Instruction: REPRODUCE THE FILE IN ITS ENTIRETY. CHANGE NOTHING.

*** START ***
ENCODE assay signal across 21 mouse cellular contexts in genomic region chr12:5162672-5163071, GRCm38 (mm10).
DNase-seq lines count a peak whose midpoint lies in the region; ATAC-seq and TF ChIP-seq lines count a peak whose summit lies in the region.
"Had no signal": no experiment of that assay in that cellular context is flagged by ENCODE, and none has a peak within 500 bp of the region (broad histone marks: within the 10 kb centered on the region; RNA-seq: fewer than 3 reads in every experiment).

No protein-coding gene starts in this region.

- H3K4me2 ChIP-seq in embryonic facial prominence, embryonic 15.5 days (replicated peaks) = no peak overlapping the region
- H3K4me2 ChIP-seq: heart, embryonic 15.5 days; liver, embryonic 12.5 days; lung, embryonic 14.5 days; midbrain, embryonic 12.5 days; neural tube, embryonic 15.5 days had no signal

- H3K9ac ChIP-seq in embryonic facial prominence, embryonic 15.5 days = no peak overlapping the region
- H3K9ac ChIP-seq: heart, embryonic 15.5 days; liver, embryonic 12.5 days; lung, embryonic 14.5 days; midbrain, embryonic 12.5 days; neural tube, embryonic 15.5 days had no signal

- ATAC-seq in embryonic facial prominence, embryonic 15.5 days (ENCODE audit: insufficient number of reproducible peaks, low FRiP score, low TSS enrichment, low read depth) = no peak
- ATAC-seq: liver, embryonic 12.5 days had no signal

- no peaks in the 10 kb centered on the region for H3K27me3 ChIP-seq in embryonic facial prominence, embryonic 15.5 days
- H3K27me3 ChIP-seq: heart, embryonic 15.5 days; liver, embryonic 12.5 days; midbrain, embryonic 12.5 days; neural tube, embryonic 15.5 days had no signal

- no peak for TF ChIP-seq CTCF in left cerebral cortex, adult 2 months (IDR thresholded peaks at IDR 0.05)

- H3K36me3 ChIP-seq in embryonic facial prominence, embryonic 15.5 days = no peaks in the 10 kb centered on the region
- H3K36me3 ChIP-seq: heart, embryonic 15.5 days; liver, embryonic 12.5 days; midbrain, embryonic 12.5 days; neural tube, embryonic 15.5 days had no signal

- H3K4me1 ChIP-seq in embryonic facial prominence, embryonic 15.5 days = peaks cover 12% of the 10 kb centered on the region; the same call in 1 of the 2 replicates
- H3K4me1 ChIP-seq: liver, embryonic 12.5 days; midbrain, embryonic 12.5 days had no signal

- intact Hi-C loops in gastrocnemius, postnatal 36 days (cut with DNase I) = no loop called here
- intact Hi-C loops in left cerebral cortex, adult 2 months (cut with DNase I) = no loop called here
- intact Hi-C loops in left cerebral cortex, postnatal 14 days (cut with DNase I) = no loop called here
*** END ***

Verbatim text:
ENCODE assay signal across 21 mouse cellular contexts in genomic region chr12:5162672-5163071, GRCm38 (mm10).
DNase-seq lines count a peak whose midpoint lies in the region; ATAC-seq and TF ChIP-seq lines count a peak whose summit lies in the region.
"Had no signal": no experiment of that assay in that cellular context is flagged by ENCODE, and none has a peak within 500 bp of the region (broad histone marks: within the 10 kb centered on the region; RNA-seq: fewer than 3 reads in every experiment).

No protein-coding gene starts in this region.

- H3K4me2 ChIP-seq in embryonic facial prominence, embryonic 15.5 days (replicated peaks) = no peak overlapping the region
- H3K4me2 ChIP-seq: heart, embryonic 15.5 days; liver, embryonic 12.5 days; lung, embryonic 14.5 days; midbrain, embryonic 12.5 days; neural tube, embryonic 15.5 days had no signal

- H3K9ac ChIP-seq in embryonic facial prominence, embryonic 15.5 days = no peak overlapping the region
- H3K9ac ChIP-seq: heart, embryonic 15.5 days; liver, embryonic 12.5 days; lung, embryonic 14.5 days; midbrain, embryonic 12.5 days; neural tube, embryonic 15.5 days had no signal

- ATAC-seq in embryonic facial prominence, embryonic 15.5 days (ENCODE audit: insufficient number of reproducible peaks, low FRiP score, low TSS enrichment, low read depth) = no peak
- ATAC-seq: liver, embryonic 12.5 days had no signal

- no peaks in the 10 kb centered on the region for H3K27me3 ChIP-seq in embryonic facial prominence, embryonic 15.5 days
- H3K27me3 ChIP-seq: heart, embryonic 15.5 days; liver, embryonic 12.5 days; midbrain, embryonic 12.5 days; neural tube, embryonic 15.5 days had no signal

- no peak for TF ChIP-seq CTCF in left cerebral cortex, adult 2 months (IDR thresholded peaks at IDR 0.05)

- H3K36me3 ChIP-seq in embryonic facial prominence, embryonic 15.5 days = no peaks in the 10 kb centered on the region
- H3K36me3 ChIP-seq: heart, embryonic 15.5 days; liver, embryonic 12.5 days; midbrain, embryonic 12.5 days; neural tube, embryonic 15.5 days had no signal

- H3K4me1 ChIP-seq in embryonic facial prominence, embryonic 15.5 days = peaks cover 12% of the 10 kb centered on the region; the same call in 1 of the 2 replicates
- H3K4me1 ChIP-seq: liver, embryonic 12.5 days; midbrain, embryonic 12.5 days had no signal

- intact Hi-C loops in gastrocnemius, postnatal 36 days (cut with DNase I) = no loop called here
- intact Hi-C loops in left cerebral cortex, adult 2 months (cut with DNase I) = no loop called here
- intact Hi-C loops in left cerebral cortex, postnatal 14 days (cut with DNase I) = no loop called here